The love/hate of electric football

Before Sunday, I had never heard of Norman Sas. But now that I know that Sas, who recently died at 87, invented the game of electric football, his name will become part of the blend of fascination and frustration that comes to mind whenever I recall the love/hate pastime of my youth.

For anyone who grew up before the Madden game transformed video football (Intellivision had a decent, albeit flawed, version before that, with a cumbersome play-calling system and a center and nose tackle who never moved), the only alternative to arranging football cards on the floor and using a pen cap as the ball was Tudor Electric Football.

I spent some time reminiscing about the game during Monday’s PFT Live, and we included some funny videos of game play and photos of some impressive custom figures folks have made.  (By the way, I’m not in the picture accompanying this article; I found it on  I looked much dorkier at that age.)

For most of us who played electric football, the experience often went something like Vikings defensive end Jim Marshall after he recovered a Billy Kilmer fumble in 1964.

Coincidentally, I recently started reading Chris Spielman’s excellent tribute to his late wife Stefanie, That’s Why I’m Here, and I got to page 55 this morning, where he mentions that he had experiences similar to the rest of us when playing (or trying to play) the game.

“I had a competitive streak to match my overwhelming desire to play in the NFL,” Spielman writes.  “I ruined an electric football game [Vikings G.M.] Rick [Spielman] and I received for Christmas one year because the players made me mad.  They wouldn’t go where I wanted them to, so I smashed it.”

(In fairness to the game, maybe Rick told Chris that the Ukraine is weak.)

Either way, thanks for the memories, Mr. Sas.  The good and, more often, the inherently frustrating.

This video is no longer available. Click here to watch more NBC Sports videos!

12 responses to “The love/hate of electric football

  1. Exactly.

    Electric football somehow was both a really cool must-have back in the day – while also being frustrating as hell. It’s kind of fun thinking back to those days.

    And yeah, Intellivision had the best football game out there. In terms of moving the chains, playcall 5814 was unstoppable. [As an aside, Intellivision Baseball and Sea Battle were pretty cool too.]

    Atari’s football was friggin’ HILARIOUS. What the hell was that? How did that company sign off on that product?

    Mattel had a little beep-squeaking version of a battery-powered handheld game that was fun -at least when you’re a 10 year old and your only other indoor options were Hot Wheel tracks, G.I. Joe and those cars you’d pull a toothed plastic rip strip to cut ’em loose.

  2. Best games for football to play at that time was Negamco and Strat-o-Matic…I was a junkie, kept books of stats of every game, football, hockey, boxing and some baseball. Me and my best friend would play for hours. Some times we wouldn’t speak for days after a huge come back win or just all out fluke win.

  3. @ flannlv:

    Intellivision Baseball 101 tip: if you’re “on defense” (i.e., fielding) -and- the batter hits the ball to Left or Center Field, hit the Second Baseman with the cut-off and then peg it to First.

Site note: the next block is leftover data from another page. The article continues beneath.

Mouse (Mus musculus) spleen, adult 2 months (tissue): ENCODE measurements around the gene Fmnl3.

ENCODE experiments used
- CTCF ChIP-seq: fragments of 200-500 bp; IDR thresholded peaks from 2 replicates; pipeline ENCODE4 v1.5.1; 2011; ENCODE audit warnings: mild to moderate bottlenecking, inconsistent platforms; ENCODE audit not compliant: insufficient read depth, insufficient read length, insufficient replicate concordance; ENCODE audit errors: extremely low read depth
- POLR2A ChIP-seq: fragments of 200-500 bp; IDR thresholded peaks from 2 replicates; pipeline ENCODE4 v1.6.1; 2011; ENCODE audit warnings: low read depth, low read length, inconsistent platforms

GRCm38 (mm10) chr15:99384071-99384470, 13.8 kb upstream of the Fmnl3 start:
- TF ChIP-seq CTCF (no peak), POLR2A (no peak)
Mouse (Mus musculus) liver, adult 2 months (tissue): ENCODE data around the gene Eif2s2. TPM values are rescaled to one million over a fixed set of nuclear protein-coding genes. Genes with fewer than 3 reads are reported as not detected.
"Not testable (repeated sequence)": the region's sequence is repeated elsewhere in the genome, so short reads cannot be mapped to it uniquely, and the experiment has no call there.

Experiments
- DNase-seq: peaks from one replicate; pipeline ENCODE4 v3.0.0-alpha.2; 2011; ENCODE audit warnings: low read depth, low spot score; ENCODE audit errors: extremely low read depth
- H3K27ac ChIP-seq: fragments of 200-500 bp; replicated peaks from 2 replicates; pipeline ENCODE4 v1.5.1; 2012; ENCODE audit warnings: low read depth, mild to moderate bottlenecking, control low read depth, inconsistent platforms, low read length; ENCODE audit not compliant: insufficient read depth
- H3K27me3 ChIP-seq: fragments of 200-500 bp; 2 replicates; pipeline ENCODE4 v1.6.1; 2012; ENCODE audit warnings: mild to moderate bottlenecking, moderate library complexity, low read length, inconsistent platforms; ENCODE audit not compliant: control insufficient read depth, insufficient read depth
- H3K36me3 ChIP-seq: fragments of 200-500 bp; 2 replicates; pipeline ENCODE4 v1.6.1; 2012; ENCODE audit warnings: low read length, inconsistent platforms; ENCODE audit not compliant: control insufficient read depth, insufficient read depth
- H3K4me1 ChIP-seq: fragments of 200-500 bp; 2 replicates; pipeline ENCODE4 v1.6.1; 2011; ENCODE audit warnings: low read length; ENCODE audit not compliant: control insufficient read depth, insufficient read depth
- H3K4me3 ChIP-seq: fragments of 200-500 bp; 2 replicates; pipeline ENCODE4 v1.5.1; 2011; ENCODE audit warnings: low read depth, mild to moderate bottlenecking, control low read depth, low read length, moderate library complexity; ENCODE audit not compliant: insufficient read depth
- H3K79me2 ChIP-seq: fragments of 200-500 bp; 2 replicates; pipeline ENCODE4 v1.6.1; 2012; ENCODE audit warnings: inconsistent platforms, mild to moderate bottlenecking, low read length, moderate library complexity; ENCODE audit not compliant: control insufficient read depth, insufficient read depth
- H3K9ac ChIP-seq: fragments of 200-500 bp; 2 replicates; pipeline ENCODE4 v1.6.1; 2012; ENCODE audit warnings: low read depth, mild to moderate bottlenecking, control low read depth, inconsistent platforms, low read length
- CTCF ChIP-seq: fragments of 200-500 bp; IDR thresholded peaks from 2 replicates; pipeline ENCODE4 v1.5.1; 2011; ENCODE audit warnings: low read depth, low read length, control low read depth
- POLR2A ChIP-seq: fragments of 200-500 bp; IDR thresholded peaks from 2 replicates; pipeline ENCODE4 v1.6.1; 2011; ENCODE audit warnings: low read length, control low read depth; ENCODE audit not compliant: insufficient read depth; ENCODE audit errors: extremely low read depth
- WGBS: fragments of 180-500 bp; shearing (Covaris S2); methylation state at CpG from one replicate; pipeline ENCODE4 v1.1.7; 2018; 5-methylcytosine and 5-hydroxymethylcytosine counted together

You’ll get sharp cleans throws. It actually expedites getting the ball to First by eliminating the possibility of the candy-armed throw outfielders would float out at times.

    Fun game back in the day.

  4. This and Bas-Ket with the ping pong ball for hoops games. And of course the hockey game with the rods and metal players that came with three pucks; wood, magnet and plastic with the ball bearing in the middle.

    Never could beat my dad.

  5. I remember begging my father to buy the electric football game. I also vivdly remember him telling me it was garbage. Well, he was right and after wasting 1 hour watching the players move around in a circle, back to the store it went.

    Also had an Intelivision. Their was this end run play that would always score. My friends couldn’t stop it.

  6. Growing up a Nintendo kid, i logged many an hour playing Tecmo Bowl and Super Tecmo Bowl. Loved playing with the Giants bc LT and Carl Banks were sack machines. Of course on offense the Bo Jackson/Marcus Allen Raiders were beasts, and the Bills aerial attack was unstoppable. Simpler times…

  7. NFL Films has a clip out there where ex-Houston Oiler WR Mike Renfro describes why he, the Oilers and the rest of the NFL were terrified of PIT MLB Jack Lambert.

    Speaking of Lambert, Renfro says something like, “Uhhhhh, the first thing you notice is that Lambert has ‘limited teeth’.”

    Well, back in our day – we had limited toys.

    So when some of us recall being jacked up over Intellivision, electric football, Nintendo Tecmo Bowl, etc. — it shouldn’t be that whack given the standard.

  8. I would play my electric football game for hours. At least we could stop the action to really see of the RB scored or was tackled at the goal line. Kicking fieldgoals was a hoot as was the passing game, but all u had to do was line up blockers and hit the electricity,,,what a hoot. I just gave mine to “Faith Farms” about 10 yrs ago, Im 63 now, and it still worked, not as good as it did in 1967 but it worked. I cant remember what teams I had,,,lol,,lol,,lol,,,

  9. Wow, this has brought back all kinds of memories of staring at players spinning in circles and trying to fix the dial for them to move in the right direction. That thing went into the closet and off on a trip to the Land of Forgotten Toys.

Leave a Reply

You must be logged in to leave a comment. Not a member? Register now!

This site uses Akismet to reduce spam. Learn how your comment data is processed.